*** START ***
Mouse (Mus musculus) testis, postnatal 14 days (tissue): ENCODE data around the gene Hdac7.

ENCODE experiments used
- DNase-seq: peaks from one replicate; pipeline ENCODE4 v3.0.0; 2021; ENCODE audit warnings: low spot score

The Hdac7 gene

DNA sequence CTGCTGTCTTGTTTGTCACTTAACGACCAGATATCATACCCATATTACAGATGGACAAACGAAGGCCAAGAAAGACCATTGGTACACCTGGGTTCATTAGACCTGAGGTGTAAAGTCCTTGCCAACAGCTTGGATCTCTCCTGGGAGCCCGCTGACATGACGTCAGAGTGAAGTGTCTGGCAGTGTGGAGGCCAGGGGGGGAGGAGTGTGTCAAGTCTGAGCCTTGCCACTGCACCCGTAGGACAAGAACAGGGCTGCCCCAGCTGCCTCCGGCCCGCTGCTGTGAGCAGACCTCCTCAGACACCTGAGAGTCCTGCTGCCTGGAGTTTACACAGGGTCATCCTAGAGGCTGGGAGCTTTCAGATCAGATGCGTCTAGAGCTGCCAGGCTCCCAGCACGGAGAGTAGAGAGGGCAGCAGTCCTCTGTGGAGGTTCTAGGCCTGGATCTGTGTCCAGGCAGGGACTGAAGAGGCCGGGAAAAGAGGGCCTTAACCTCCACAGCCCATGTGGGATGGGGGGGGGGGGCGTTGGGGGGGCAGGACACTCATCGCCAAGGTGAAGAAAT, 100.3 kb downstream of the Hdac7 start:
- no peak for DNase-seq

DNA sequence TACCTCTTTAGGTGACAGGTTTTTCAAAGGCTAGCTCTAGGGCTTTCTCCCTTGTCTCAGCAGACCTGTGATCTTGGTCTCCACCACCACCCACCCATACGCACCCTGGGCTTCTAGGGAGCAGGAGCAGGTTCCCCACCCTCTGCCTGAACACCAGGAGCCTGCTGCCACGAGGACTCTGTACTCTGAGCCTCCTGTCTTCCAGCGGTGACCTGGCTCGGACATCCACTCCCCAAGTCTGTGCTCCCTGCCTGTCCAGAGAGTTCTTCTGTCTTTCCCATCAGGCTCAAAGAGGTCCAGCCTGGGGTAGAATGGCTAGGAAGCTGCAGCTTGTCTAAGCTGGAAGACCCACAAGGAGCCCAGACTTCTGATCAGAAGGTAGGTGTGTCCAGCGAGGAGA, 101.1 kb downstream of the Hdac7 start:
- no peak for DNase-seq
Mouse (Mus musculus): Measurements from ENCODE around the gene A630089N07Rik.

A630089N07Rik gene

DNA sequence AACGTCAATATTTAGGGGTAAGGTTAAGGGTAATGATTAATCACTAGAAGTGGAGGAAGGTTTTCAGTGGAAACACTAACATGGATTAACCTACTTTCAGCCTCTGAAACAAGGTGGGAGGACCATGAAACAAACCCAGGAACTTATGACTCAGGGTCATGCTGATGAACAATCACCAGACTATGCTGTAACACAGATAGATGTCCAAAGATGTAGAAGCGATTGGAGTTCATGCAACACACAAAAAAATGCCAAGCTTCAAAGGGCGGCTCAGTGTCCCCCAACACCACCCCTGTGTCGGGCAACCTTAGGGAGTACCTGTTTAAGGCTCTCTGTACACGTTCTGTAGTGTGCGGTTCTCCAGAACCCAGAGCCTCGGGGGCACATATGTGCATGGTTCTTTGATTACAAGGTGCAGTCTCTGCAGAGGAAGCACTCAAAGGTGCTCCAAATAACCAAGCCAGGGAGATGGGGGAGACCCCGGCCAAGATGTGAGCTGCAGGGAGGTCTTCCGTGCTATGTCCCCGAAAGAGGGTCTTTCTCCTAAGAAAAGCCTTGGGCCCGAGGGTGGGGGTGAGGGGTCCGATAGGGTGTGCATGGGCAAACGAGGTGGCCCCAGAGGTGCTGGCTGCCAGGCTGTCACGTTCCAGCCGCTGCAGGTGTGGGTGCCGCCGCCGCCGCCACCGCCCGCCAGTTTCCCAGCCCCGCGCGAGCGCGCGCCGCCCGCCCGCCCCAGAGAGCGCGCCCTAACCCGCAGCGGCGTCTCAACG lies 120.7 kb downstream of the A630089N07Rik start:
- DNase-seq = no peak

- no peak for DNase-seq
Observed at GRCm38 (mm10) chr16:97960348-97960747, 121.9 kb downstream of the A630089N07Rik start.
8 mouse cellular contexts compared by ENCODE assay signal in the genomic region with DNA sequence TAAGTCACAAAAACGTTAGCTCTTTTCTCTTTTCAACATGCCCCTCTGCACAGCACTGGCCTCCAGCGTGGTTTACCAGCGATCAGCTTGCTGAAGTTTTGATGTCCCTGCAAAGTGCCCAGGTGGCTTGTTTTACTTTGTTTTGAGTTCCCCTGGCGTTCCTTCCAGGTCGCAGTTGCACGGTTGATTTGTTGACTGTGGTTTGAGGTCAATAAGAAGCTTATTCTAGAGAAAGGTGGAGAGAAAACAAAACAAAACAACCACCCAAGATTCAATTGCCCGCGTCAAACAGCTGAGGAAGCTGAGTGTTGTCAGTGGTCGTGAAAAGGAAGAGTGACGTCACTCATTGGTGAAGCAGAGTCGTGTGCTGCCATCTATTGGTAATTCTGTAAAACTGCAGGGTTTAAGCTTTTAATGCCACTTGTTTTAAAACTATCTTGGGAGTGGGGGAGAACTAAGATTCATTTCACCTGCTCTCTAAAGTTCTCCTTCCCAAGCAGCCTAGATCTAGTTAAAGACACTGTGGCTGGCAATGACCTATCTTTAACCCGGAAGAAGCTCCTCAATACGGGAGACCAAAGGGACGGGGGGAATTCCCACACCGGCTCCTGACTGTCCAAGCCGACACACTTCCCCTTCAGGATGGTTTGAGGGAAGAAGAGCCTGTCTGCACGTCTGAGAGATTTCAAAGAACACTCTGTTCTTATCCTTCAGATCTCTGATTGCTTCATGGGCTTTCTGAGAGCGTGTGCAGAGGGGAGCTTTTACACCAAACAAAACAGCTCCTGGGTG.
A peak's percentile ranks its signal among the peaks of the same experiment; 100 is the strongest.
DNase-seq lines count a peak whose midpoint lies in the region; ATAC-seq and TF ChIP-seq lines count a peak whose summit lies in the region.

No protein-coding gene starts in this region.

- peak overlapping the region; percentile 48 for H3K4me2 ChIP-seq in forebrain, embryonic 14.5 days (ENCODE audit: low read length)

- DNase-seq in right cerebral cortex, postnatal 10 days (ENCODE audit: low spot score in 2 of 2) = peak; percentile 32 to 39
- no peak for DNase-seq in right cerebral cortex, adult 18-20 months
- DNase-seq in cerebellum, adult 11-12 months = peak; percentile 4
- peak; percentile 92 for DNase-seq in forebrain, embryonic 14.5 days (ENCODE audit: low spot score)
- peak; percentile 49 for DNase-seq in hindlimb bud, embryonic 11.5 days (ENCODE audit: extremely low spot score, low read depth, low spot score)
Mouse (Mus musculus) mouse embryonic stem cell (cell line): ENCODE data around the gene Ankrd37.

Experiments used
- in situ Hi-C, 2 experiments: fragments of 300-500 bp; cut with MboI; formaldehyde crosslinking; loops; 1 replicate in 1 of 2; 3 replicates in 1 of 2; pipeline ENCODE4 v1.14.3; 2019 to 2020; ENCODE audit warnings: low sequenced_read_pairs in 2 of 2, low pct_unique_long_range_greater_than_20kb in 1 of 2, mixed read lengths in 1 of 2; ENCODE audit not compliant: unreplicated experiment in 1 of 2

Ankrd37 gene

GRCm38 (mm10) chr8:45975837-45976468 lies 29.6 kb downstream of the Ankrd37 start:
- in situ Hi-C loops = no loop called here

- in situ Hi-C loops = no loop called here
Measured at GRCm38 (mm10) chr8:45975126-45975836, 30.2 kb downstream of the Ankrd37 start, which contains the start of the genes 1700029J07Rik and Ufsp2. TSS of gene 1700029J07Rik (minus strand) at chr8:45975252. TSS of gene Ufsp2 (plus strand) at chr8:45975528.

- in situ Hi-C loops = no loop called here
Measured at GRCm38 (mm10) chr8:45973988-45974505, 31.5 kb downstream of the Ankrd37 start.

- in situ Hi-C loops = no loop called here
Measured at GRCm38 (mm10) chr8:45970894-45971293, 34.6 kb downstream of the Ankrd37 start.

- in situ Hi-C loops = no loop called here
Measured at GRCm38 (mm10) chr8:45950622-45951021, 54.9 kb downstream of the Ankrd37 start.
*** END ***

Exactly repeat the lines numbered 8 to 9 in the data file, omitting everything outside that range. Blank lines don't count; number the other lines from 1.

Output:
- no peak for DNase-seq
Mouse (Mus musculus): Measurements from ENCODE around the gene A630089N07Rik.